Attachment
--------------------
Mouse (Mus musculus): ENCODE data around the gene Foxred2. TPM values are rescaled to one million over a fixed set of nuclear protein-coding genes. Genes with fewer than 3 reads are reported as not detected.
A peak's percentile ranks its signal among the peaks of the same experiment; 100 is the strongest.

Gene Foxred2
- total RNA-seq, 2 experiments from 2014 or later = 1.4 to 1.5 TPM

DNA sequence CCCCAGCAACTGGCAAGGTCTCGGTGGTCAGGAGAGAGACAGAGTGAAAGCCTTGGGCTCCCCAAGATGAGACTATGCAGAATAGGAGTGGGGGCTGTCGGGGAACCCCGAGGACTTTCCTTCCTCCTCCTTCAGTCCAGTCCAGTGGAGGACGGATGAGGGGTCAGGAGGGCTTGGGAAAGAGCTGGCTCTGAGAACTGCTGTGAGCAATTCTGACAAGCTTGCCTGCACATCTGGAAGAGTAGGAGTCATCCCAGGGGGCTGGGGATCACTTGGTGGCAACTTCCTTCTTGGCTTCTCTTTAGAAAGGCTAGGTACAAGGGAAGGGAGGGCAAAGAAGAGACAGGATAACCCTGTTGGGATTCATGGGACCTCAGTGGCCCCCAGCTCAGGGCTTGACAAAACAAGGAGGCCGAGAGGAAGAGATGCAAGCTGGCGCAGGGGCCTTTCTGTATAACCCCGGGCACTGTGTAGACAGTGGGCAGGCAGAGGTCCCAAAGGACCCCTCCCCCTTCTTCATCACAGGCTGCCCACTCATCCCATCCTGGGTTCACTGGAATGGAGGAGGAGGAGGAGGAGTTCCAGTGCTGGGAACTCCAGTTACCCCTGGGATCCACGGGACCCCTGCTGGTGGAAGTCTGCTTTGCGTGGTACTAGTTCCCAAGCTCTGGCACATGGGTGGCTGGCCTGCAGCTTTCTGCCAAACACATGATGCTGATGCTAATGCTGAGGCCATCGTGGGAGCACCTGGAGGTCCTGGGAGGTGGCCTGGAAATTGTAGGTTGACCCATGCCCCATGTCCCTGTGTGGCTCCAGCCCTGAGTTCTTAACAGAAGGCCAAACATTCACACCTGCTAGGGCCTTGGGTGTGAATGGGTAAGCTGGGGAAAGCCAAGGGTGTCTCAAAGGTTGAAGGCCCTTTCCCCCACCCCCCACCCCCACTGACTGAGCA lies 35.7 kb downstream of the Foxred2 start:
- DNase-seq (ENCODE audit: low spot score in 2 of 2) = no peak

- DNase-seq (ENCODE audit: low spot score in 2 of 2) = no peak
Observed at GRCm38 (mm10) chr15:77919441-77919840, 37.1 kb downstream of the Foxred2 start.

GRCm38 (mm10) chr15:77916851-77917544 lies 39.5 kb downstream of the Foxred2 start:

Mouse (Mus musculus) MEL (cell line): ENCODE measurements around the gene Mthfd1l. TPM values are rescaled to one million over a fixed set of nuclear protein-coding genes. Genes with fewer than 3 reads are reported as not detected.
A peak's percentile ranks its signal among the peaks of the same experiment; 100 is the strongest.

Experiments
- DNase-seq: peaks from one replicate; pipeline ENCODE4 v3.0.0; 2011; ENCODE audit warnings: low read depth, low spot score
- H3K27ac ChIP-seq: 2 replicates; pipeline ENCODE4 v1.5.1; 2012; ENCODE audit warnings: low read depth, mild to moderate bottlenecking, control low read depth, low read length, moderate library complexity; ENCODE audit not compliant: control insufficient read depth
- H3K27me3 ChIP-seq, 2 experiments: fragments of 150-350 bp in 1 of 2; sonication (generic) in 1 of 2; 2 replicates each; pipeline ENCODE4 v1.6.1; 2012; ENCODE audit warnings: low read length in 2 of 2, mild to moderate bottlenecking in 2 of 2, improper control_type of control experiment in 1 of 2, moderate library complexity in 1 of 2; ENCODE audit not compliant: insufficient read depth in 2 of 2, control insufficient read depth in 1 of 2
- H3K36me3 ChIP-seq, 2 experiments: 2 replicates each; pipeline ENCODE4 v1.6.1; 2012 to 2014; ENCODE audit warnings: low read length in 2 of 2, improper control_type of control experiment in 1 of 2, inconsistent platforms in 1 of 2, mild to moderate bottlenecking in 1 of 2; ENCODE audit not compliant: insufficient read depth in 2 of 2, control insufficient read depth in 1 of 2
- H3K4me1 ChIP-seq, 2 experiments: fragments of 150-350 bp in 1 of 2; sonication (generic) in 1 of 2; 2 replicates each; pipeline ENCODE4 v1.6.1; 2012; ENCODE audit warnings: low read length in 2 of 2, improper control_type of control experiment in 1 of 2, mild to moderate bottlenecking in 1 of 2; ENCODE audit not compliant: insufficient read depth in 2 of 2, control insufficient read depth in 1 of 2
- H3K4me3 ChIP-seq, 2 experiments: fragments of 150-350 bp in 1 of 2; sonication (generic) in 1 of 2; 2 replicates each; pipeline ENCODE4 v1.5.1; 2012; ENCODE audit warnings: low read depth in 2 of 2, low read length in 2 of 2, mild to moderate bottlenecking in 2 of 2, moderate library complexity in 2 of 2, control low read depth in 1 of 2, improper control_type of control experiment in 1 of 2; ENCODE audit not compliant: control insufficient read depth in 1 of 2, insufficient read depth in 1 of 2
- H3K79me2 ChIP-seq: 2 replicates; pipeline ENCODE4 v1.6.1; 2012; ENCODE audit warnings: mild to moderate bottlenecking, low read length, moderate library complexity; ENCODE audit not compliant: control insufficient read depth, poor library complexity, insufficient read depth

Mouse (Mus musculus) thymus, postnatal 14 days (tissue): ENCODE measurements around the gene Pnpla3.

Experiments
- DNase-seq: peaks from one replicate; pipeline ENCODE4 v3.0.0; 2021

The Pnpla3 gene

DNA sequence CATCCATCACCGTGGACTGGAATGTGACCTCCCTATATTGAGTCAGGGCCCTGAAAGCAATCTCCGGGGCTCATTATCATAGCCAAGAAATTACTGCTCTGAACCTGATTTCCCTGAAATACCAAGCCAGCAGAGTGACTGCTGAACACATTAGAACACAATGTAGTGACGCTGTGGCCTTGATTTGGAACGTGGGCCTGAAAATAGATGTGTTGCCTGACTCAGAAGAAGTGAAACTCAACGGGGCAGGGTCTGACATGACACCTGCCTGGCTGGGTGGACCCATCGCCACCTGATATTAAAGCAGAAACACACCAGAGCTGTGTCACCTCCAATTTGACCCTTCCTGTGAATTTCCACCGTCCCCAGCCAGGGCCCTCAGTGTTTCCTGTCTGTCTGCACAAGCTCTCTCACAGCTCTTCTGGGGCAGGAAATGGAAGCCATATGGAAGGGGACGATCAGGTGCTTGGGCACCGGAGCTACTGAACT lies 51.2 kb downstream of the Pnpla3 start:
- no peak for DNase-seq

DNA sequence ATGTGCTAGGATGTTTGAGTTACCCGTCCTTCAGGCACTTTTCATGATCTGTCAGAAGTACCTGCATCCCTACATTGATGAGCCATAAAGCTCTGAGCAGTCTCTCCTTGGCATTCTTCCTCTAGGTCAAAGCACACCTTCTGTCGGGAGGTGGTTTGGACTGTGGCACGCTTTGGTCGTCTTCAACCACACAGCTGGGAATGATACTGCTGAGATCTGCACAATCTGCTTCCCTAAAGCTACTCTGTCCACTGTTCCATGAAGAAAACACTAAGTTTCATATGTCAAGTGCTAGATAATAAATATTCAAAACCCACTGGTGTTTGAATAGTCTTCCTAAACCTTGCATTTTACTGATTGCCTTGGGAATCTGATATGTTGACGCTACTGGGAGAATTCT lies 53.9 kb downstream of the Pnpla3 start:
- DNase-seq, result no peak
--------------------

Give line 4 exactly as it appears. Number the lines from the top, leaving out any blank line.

- total RNA-seq, 2 experiments from 2014 or later = 1.4 to 1.5 TPM